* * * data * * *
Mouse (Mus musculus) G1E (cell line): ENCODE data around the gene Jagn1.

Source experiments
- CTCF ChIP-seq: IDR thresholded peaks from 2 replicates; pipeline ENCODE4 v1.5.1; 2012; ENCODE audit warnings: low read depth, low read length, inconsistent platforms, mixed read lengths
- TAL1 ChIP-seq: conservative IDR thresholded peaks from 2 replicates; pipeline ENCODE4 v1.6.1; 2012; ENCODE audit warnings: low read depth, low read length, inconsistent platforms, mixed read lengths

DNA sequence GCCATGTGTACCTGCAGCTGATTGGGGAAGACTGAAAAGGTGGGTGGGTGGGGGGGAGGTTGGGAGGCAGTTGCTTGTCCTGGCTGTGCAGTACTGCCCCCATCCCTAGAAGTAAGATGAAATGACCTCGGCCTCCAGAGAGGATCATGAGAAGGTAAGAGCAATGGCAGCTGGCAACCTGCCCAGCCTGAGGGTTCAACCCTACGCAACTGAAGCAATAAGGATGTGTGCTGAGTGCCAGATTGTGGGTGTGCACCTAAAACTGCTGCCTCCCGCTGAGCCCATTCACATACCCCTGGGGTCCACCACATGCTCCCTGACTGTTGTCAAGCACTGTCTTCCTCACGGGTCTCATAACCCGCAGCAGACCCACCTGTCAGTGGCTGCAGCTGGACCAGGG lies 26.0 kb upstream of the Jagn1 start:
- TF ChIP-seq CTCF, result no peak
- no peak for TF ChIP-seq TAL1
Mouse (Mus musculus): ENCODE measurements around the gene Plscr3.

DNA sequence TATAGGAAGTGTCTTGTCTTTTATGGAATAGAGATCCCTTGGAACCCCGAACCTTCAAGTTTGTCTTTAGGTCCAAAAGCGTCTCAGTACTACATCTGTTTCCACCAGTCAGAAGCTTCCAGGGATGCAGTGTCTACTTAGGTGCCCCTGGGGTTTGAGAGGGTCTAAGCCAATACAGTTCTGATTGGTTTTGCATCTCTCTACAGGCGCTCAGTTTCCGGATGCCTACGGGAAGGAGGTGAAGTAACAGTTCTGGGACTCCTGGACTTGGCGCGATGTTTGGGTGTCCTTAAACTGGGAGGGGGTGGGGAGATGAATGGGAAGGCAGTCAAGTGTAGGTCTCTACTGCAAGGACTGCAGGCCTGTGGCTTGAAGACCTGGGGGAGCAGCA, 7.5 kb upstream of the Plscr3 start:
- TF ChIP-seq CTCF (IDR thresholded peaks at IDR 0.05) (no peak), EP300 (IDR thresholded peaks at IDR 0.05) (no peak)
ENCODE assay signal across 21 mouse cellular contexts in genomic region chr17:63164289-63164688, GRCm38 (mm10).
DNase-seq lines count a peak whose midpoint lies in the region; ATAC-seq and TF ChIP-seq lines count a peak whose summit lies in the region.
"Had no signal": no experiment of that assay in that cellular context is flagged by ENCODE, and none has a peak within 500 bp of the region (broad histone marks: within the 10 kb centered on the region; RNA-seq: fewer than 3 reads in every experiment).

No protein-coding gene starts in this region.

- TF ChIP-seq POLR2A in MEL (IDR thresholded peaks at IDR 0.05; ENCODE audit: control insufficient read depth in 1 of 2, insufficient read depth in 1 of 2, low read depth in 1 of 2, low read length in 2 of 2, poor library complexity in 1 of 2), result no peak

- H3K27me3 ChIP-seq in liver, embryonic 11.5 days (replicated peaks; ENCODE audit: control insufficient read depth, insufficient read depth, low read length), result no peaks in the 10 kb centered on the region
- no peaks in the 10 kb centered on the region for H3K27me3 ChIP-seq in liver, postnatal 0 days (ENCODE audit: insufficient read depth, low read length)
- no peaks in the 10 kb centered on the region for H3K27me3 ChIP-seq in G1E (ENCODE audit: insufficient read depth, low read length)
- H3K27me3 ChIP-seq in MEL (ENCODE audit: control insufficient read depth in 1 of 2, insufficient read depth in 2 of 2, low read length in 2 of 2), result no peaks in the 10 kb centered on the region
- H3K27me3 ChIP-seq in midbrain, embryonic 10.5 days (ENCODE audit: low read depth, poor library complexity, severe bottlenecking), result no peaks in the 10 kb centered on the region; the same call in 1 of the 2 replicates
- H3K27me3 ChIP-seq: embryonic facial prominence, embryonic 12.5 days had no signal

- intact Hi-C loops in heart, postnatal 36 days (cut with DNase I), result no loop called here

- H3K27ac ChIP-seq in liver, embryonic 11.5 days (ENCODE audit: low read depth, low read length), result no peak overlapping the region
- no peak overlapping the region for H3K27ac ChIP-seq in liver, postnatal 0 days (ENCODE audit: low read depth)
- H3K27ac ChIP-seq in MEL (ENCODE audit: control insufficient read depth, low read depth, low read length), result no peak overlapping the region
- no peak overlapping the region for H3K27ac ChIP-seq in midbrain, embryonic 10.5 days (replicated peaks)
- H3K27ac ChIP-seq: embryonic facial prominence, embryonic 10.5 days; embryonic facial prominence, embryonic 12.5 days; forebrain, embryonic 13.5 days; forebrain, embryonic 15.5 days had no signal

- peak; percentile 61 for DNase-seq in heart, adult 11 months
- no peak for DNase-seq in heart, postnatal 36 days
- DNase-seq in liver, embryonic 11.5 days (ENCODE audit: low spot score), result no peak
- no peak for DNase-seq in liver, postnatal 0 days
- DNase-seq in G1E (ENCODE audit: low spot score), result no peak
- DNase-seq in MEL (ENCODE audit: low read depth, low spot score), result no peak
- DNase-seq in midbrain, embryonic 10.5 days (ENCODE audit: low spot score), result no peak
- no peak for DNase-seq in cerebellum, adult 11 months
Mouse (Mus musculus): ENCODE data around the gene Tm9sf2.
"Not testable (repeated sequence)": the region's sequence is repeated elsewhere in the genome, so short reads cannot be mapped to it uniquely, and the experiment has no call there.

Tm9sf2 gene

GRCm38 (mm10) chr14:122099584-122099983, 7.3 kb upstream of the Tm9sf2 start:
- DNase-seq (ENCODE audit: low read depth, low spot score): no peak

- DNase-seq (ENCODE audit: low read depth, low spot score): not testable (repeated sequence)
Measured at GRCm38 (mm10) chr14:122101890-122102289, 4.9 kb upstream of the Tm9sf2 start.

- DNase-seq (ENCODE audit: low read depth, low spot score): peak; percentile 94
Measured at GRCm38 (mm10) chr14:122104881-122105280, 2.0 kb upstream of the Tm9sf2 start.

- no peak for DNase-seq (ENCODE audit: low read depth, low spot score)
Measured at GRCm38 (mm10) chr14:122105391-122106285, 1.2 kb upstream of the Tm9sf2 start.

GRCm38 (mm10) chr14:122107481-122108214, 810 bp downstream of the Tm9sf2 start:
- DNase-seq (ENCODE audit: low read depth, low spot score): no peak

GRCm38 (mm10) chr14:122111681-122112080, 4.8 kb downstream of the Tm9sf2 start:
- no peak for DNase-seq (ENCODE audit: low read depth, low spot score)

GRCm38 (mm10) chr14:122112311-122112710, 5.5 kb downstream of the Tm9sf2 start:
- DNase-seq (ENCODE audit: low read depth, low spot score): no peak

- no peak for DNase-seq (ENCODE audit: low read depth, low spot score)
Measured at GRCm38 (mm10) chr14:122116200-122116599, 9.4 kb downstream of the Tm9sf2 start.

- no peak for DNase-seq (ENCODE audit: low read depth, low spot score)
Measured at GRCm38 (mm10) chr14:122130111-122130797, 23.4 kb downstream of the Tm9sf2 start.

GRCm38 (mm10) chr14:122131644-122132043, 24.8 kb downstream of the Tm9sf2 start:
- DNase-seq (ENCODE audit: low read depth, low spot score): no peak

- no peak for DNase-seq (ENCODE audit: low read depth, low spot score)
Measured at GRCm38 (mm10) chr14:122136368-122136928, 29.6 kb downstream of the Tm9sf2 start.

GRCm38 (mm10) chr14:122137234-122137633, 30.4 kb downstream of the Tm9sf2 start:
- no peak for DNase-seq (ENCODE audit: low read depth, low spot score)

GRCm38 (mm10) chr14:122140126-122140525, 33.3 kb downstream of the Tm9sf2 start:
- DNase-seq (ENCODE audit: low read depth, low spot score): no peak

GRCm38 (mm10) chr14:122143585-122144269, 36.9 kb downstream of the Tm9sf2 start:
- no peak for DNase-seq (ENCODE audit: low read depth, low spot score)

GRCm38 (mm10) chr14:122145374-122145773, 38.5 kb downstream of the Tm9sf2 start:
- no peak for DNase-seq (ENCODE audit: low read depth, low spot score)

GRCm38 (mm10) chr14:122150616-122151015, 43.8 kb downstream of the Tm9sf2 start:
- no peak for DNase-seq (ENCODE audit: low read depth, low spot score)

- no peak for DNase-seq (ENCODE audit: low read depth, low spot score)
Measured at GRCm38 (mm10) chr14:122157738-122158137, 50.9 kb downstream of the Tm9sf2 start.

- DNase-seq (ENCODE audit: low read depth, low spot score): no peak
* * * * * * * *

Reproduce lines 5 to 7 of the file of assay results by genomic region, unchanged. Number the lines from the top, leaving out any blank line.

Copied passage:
DNA sequence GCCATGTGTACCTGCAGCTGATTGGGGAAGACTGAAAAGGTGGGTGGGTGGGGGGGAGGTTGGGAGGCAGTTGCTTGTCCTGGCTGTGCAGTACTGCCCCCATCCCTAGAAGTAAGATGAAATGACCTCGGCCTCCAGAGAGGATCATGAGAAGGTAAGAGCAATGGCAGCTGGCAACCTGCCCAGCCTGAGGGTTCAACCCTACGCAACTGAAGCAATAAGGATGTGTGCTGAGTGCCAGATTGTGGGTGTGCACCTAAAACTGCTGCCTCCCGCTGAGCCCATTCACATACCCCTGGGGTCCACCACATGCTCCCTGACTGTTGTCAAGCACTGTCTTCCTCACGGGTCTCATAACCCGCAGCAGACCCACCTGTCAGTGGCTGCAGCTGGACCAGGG lies 26.0 kb upstream of the Jagn1 start:
- TF ChIP-seq CTCF, result no peak
- no peak for TF ChIP-seq TAL1